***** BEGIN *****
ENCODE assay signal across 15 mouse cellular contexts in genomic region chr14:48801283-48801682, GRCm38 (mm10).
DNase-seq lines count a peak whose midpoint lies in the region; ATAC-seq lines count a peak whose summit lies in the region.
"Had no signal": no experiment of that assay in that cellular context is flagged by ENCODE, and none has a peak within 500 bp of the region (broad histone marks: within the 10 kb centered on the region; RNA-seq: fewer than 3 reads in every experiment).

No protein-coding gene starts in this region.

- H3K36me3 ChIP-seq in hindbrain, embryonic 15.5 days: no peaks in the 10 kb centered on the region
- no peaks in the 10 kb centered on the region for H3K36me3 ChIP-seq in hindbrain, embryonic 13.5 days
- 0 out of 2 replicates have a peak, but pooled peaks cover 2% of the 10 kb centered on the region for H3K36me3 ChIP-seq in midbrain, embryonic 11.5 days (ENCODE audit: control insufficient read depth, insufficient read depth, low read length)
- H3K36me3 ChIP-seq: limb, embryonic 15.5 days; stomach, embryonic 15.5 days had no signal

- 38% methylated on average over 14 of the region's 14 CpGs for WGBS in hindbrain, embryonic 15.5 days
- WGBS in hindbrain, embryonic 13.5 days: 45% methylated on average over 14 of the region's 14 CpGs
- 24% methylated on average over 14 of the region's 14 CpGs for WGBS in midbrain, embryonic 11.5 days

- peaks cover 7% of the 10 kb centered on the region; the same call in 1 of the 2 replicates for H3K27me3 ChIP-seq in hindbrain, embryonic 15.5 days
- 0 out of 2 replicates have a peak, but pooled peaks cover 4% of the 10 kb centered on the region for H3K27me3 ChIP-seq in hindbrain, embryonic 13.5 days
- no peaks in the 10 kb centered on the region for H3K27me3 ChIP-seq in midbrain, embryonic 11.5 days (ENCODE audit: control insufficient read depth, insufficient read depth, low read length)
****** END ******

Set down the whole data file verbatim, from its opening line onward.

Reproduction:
ENCODE assay signal across 15 mouse cellular contexts in genomic region chr14:48801283-48801682, GRCm38 (mm10).
DNase-seq lines count a peak whose midpoint lies in the region; ATAC-seq lines count a peak whose summit lies in the region.
"Had no signal": no experiment of that assay in that cellular context is flagged by ENCODE, and none has a peak within 500 bp of the region (broad histone marks: within the 10 kb centered on the region; RNA-seq: fewer than 3 reads in every experiment).

No protein-coding gene starts in this region.

- H3K36me3 ChIP-seq in hindbrain, embryonic 15.5 days: no peaks in the 10 kb centered on the region
- no peaks in the 10 kb centered on the region for H3K36me3 ChIP-seq in hindbrain, embryonic 13.5 days
- 0 out of 2 replicates have a peak, but pooled peaks cover 2% of the 10 kb centered on the region for H3K36me3 ChIP-seq in midbrain, embryonic 11.5 days (ENCODE audit: control insufficient read depth, insufficient read depth, low read length)
- H3K36me3 ChIP-seq: limb, embryonic 15.5 days; stomach, embryonic 15.5 days had no signal

- 38% methylated on average over 14 of the region's 14 CpGs for WGBS in hindbrain, embryonic 15.5 days
- WGBS in hindbrain, embryonic 13.5 days: 45% methylated on average over 14 of the region's 14 CpGs
- 24% methylated on average over 14 of the region's 14 CpGs for WGBS in midbrain, embryonic 11.5 days

- peaks cover 7% of the 10 kb centered on the region; the same call in 1 of the 2 replicates for H3K27me3 ChIP-seq in hindbrain, embryonic 15.5 days
- 0 out of 2 replicates have a peak, but pooled peaks cover 4% of the 10 kb centered on the region for H3K27me3 ChIP-seq in hindbrain, embryonic 13.5 days
- no peaks in the 10 kb centered on the region for H3K27me3 ChIP-seq in midbrain, embryonic 11.5 days (ENCODE audit: control insufficient read depth, insufficient read depth, low read length)